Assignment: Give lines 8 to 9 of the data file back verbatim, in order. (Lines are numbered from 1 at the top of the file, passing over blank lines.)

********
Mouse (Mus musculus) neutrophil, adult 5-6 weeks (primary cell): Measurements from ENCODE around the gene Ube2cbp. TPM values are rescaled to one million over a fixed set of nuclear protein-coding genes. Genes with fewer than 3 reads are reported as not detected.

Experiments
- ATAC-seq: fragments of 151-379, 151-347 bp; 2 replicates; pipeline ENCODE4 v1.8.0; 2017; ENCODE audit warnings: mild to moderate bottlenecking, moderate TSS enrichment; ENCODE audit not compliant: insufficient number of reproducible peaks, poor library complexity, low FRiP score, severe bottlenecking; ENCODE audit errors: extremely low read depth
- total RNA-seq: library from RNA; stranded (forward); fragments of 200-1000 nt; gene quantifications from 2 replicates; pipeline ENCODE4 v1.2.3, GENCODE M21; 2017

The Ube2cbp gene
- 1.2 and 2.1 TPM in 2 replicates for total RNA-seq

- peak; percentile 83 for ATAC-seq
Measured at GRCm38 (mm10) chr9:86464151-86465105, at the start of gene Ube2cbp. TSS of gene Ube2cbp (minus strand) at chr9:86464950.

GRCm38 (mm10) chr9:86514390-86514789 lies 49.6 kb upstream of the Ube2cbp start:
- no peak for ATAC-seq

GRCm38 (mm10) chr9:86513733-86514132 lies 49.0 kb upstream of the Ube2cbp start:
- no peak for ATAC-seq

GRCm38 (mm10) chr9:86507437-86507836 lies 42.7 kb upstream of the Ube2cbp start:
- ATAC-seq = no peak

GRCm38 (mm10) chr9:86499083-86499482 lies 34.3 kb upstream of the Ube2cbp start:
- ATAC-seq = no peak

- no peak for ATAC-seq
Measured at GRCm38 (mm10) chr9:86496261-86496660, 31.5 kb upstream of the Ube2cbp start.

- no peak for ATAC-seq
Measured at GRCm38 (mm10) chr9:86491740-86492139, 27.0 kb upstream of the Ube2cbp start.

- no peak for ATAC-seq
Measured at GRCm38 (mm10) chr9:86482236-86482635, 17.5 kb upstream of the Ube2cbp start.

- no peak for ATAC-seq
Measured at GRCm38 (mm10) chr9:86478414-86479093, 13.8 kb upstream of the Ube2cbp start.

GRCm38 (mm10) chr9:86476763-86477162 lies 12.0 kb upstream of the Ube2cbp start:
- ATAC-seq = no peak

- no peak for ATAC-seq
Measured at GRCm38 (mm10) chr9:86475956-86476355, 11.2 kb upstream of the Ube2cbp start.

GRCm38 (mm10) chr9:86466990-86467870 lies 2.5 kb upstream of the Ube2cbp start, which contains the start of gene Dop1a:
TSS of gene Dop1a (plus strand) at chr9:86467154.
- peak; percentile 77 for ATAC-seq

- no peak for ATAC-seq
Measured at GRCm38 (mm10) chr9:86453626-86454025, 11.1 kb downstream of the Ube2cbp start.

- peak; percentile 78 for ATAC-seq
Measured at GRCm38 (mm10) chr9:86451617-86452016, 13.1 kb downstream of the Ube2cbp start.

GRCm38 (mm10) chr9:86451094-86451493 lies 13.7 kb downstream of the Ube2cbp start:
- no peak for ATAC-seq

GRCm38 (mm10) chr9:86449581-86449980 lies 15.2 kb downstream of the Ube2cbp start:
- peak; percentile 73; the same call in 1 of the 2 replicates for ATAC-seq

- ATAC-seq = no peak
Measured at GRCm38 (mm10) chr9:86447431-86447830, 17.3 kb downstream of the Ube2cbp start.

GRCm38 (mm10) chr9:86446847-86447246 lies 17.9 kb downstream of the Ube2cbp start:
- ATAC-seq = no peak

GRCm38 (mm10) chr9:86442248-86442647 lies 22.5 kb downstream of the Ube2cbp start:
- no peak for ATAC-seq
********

Measured at GRCm38 (mm10) chr9:86464151-86465105, at the start of gene Ube2cbp. TSS of gene Ube2cbp (minus strand) at chr9:86464950.

GRCm38 (mm10) chr9:86514390-86514789 lies 49.6 kb upstream of the Ube2cbp start: